Creator of the world, to Thee

Creator of the world, to Thee

Author: C. Coffin (1736); Translator: J. M. Neale (1849)
Tune: ST. GREGORY (German)
Published in 18 hymnals

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Full Text

1. Creator of the world, to Thee
And endless rest of joy belongs;
And heavenly choirs are ever free
To sing on high their festal songs.

2. But we are fallen creatures here,
Where pain and sorrow daily come;
And how can we in exile drear
Sing out, as they, sweet songs of Home?

3. O Father, who dost promise still
That they who mourn shall blessèd be,
Grant us to weep for deeds of ill
That banish us so long from Thee.

4. But weeping, grant us faith to rest
In hope upon Thy loving care;
Till Thou restore us, with the blest,
Their songs of praise in Heav’n to share.

5. To Father, Son and Holy Ghost,
The God whom Heav’n and earth adore,
From men and from the angel host
Be praise and glory evermore.

Source: The Cyber Hymnal #1078

Author: C. Coffin

Coffin, Charles, born at Buzaney (Ardennes) in 1676, died 1749, was principal of the college at Beauvais, 1712 (succeeding the historian Rollin), and rector of the University of Paris, 1718. He published in 1727 some, of his Latin poems, for which he was already noted, and in 1736 the bulk of his hymns appeared in the Paris Breviary of that year. In the same year he published them as Hymni Sacri Auctore Carolo Coffin, and in 1755 a complete ed. of his Works was issued in 2 vols. To his Hymni Sacri is prefixed an interesting preface. The whole plan of his hymns, and of the Paris Breviary which he so largely influenced, comes out in his words. "In his porro scribendis Hymnis non tam poetico indulgendunv spiritui, quam nitoro et pietate co… Go to person page >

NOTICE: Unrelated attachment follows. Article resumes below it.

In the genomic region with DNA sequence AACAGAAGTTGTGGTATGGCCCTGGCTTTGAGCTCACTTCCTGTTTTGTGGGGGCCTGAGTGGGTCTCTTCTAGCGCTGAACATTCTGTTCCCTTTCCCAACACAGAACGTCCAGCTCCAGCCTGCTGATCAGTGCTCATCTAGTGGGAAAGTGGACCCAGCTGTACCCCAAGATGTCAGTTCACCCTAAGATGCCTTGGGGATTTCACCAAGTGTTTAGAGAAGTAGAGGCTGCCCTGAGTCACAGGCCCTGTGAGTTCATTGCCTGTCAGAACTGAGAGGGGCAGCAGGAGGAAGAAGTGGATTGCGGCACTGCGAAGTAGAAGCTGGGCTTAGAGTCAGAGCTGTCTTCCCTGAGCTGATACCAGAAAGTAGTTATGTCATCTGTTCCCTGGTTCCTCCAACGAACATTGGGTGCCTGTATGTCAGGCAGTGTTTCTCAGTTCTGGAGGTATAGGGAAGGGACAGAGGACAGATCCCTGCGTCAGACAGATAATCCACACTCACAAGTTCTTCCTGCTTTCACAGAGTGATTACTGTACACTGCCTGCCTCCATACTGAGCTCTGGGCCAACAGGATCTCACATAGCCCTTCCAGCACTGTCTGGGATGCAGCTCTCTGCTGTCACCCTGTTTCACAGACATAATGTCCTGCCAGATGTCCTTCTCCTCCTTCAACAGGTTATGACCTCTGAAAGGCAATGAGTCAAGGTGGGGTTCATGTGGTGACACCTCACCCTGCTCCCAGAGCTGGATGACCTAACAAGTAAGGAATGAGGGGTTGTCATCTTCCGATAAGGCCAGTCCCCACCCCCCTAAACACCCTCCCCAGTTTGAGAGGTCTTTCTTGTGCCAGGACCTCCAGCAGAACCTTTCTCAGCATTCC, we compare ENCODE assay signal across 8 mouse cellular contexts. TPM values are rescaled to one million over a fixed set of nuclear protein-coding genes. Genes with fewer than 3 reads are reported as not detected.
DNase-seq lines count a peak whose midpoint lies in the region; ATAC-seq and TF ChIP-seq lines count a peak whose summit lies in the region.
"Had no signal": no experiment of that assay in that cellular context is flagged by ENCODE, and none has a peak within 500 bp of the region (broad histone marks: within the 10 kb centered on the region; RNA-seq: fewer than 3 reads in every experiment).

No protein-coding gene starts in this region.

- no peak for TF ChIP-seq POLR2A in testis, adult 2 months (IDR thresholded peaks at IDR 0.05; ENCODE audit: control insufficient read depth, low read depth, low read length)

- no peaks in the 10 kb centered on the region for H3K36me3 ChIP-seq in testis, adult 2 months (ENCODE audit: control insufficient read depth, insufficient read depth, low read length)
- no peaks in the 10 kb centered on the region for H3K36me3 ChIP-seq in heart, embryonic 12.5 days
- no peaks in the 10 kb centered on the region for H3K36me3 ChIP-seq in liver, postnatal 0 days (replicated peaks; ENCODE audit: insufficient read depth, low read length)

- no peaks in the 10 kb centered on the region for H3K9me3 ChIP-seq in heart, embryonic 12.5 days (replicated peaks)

Translator: J. M. Neale

Neale, John Mason, D.D., was born in Conduit Street, London, on Jan. 24, 1818. He inherited intellectual power on both sides: his father, the Rev. Cornelius Neale, having been Senior Wrangler, Second Chancellor's Medallist, and Fellow of St. John's College, Cambridge, and his mother being the daughter of John Mason Good, a man of considerable learning. Both father and mother are said to have been "very pronounced Evangelicals." The father died in 1823, and the boy's early training was entirely under the direction of his mother, his deep attachment for whom is shown by the fact that, not long before his death, he wrote of her as "a mother to whom I owe more than I can express." He was educated at Sherborne Grammar School, and was afterwards… Go to person page >

Text Information

First Line: Creator of the world, to Thee
Latin Title: Te laeta, mundi Creator
Translator: J. M. Neale (1849)
Author: C. Coffin (1736)
Source: Tr.: Compilers of Hymns Ancient and Modern, 1861, also
Language: English
Copyright: Public Domain



The Cyber Hymnal #1078
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